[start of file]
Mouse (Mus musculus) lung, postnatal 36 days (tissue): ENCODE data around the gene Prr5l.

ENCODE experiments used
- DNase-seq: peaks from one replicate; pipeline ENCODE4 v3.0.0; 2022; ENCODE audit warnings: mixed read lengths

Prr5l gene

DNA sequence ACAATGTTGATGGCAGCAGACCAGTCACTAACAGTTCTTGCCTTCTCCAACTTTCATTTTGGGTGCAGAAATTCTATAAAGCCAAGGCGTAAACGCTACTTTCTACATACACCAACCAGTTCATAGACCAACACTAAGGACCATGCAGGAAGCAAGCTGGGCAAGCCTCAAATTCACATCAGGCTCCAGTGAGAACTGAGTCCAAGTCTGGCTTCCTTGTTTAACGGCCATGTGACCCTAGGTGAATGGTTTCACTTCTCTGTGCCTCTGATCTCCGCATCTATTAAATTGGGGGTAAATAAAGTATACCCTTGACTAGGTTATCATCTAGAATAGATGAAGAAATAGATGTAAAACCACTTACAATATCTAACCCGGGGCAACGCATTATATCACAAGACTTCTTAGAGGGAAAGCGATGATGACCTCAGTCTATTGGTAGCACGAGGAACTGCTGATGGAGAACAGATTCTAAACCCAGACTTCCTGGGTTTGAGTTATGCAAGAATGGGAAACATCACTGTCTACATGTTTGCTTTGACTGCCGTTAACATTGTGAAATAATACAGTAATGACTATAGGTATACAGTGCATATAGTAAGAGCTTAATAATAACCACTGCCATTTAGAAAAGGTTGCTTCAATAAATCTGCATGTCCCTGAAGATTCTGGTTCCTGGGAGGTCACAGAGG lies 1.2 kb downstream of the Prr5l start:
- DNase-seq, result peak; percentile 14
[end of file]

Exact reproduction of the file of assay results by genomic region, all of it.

Mouse (Mus musculus) lung, postnatal 36 days (tissue): ENCODE data around the gene Prr5l.

ENCODE experiments used
- DNase-seq: peaks from one replicate; pipeline ENCODE4 v3.0.0; 2022; ENCODE audit warnings: mixed read lengths

Prr5l gene

DNA sequence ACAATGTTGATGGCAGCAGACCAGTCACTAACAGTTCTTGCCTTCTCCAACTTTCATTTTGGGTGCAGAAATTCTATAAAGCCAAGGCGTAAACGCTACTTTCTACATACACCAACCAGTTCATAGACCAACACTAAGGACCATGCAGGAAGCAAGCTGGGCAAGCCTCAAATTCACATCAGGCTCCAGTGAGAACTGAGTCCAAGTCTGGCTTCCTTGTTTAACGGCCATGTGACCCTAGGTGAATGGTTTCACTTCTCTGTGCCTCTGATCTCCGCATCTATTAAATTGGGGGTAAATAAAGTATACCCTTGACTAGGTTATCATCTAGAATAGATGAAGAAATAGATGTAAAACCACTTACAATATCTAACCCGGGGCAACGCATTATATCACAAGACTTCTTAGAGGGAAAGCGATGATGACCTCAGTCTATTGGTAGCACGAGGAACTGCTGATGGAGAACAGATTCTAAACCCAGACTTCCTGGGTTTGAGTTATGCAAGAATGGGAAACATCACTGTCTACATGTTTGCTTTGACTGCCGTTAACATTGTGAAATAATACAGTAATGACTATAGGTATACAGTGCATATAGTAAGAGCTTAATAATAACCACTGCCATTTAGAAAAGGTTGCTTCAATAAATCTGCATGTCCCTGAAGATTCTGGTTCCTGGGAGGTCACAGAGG lies 1.2 kb downstream of the Prr5l start:
- DNase-seq, result peak; percentile 14